Daniel E. Furst, MD, is professor of rheumatology at the University of California, Los Angeles (emeritus), at the University of Washington, Seattle, and at the University of Florence (Italy). He reported receiving grant/research support from Bristol-Myers-Squibb, Pfizer, and Roche/Genentech. He is also a consultant to AbbVie, Novartis, Pfizer, and Roche/Genentech.



For patients with early rheumatoid arthritis, starting with methotrexate and adding adalimumab after 26 weeks if needed led to clinical and functional outcomes similar to those of starting with a dual adalimumab-methotrexate regimen, according to a study published in Annals of the Rheumatic Diseases.

Dr. Arthur Kavanaugh of the University of California at San Diego, La Jolla, Calif. Bruce Jancin/Frontline Medical News

Dr. Arthur Kavanaugh

Current guidelines from the American College of Rheumatology (ACR) and the European League Against Rheumatism (EULAR) recommend treating RA to achieve clinical remission or low disease activity if remission is unlikely, and including a synthetic DMARD as part of the initial treatment strategy. The guidelines recommend adding a tumor necrosis factor inhibitor such as adalimumab if patients do not experience a reduction in disease activity after 3 months or do not reach clinical target within 6 months. To evaluate treat-to-target strategies, the industry-sponsored, industry-led OPTIMA trial enrolled 926 patients with a less than 1-year history of RA. Patients were randomly assigned to receive either weekly methotrexate monotherapy (460 patients) or adalimumab (40 mg) every other week plus methotrexate weekly for 26 weeks (466 patients).

At week 26, patients who had achieved stable low disease activity (LDA; 28-joint modified Disease Activity Score of less than 3.2, based on C-reactive protein) on dual therapy were re-randomized to either stay on or withdraw from adalimumab. Patients who achieved stable LDA on methotrexate alone stayed on it. Patients who did not achieve stable LDA by week 26 either stayed on methotrexate-adalimumab or received adalimumab rescue. For the current post hoc study, Dr. Kavanaugh and his associates compared longer-term outcomes between patients who received adalimumab-methotrexate at baseline and patients who started with methotrexate only. In addition to stable LDA, the investigators assessed normal function (Health Assessment Questionnaire Disability Index less than 0.5) and radiographic nonprogression (no more than 0.5 change in modified total Sharp score).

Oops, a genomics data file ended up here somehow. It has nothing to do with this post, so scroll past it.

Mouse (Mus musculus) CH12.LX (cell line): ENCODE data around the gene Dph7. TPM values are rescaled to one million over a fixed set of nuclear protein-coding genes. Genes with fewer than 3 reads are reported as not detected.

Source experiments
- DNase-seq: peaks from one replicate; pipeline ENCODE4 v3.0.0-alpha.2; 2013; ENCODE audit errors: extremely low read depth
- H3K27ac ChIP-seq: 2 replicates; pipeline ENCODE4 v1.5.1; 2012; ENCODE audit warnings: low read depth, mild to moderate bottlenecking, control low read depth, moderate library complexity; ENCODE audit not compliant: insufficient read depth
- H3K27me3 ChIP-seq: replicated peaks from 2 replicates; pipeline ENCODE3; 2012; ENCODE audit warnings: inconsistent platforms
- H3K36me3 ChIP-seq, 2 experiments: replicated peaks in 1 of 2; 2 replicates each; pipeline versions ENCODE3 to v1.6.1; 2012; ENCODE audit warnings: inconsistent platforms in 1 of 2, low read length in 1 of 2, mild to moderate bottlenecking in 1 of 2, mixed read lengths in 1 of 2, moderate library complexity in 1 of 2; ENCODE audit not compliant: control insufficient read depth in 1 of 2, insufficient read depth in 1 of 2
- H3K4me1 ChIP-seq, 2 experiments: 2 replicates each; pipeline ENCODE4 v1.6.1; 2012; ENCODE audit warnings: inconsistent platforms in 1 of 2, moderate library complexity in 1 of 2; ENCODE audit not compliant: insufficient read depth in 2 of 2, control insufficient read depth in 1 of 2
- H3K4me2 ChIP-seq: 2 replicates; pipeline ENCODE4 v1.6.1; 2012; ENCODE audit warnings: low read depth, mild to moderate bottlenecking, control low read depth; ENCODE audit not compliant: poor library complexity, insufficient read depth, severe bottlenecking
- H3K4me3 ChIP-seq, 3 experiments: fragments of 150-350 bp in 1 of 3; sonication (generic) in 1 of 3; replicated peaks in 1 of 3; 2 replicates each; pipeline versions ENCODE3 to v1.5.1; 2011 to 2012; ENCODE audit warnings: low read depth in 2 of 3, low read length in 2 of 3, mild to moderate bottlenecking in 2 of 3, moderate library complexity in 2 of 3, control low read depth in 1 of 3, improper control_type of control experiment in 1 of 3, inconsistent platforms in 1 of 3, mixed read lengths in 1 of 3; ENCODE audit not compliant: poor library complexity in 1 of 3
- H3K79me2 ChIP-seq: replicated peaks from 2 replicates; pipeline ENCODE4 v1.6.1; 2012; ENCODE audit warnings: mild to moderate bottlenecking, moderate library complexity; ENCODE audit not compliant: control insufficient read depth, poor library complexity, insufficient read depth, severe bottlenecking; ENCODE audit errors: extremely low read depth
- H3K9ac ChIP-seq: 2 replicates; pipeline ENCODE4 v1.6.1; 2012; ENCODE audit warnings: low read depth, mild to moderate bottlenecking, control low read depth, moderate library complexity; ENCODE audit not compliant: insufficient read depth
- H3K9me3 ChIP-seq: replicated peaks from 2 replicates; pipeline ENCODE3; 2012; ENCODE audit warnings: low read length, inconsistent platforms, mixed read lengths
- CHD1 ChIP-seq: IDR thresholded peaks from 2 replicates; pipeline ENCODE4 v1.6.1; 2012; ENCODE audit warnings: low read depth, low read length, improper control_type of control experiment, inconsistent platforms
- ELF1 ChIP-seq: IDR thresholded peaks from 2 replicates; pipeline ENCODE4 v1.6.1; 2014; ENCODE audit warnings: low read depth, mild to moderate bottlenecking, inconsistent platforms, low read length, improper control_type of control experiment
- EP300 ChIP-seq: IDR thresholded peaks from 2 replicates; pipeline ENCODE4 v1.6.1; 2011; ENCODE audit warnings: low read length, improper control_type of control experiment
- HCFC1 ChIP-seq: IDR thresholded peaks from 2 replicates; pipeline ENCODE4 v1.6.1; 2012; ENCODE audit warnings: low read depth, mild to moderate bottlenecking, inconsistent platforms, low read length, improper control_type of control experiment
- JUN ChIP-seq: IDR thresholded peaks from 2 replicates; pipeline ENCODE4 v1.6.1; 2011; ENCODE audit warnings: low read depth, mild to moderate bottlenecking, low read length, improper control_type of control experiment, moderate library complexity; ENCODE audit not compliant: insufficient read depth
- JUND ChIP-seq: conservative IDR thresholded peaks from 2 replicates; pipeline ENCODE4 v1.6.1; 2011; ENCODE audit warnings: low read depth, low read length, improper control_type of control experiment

Patients who started on adalimumab-methotrexate instead of methotrexate monotherapy were significantly more likely to achieve stable LDA (53% vs. 30%), good function (45% vs. 33%), and radiographic nonprogression (87% vs. 72%) at week 26 (Ann Rheum Dis. 2013;72:64-71). However, as-needed rescue treatment with adalimumab at week 26 achieved very similar clinical and functional outcomes compared with initial treatment with methotrexate-adalimumab. At week 52, 62% and 65% of patients in these two groups had stable LDA, and 44% and 47% had normal function, respectively. At week 78, 65% of patients in both groups had stable LDA and 45% and 48% had normal function, respectively. However, initial therapy with adalimumab-methotrexate was associated with lower chances of radiographic progression compared with methotrexate monotherapy (86% and 72% at both time points, respectively).

This is the first study to assess whether rapidly adding a TNFi improves disease outcomes compared with starting treatment with both adalimumab and methotrexate in patients with early RA, the researchers said. Importantly, 24% of patients who started on methotrexate alone never needed to add a biological DMARD, experiencing “little to no radiographic progression and mostly good physical function thereafter,” they reported. The study supports current guidelines and a stepwise treat-to-target strategy can prevent overtreatment in about one in four patients with early RA, they concluded.

AbbVie makes adalimumab, sponsored the study, and was involved in its design, analysis, writeup, and review. Dr. Kavanaugh disclosed ties to AbbVie through his institution. Nine coinvestigators disclosed ties to AbbVie; five of the nine reported current or former employment with the company.

SOURCE: Ann Rheum Dis. 2017 Nov 16. doi: 10.1136/annrheumdis-2017-211871